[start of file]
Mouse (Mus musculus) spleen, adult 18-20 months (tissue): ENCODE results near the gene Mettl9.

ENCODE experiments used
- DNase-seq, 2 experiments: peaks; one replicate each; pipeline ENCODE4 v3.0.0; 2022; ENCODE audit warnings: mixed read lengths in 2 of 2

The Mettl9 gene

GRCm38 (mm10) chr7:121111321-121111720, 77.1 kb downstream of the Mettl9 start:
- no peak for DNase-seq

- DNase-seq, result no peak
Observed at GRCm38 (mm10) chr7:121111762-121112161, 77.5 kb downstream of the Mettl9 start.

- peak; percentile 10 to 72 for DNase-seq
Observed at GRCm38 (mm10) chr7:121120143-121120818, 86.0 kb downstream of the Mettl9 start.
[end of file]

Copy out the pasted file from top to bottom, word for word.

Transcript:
Mouse (Mus musculus) spleen, adult 18-20 months (tissue): ENCODE results near the gene Mettl9.

ENCODE experiments used
- DNase-seq, 2 experiments: peaks; one replicate each; pipeline ENCODE4 v3.0.0; 2022; ENCODE audit warnings: mixed read lengths in 2 of 2

The Mettl9 gene

GRCm38 (mm10) chr7:121111321-121111720, 77.1 kb downstream of the Mettl9 start:
- no peak for DNase-seq

- DNase-seq, result no peak
Observed at GRCm38 (mm10) chr7:121111762-121112161, 77.5 kb downstream of the Mettl9 start.

- peak; percentile 10 to 72 for DNase-seq
Observed at GRCm38 (mm10) chr7:121120143-121120818, 86.0 kb downstream of the Mettl9 start.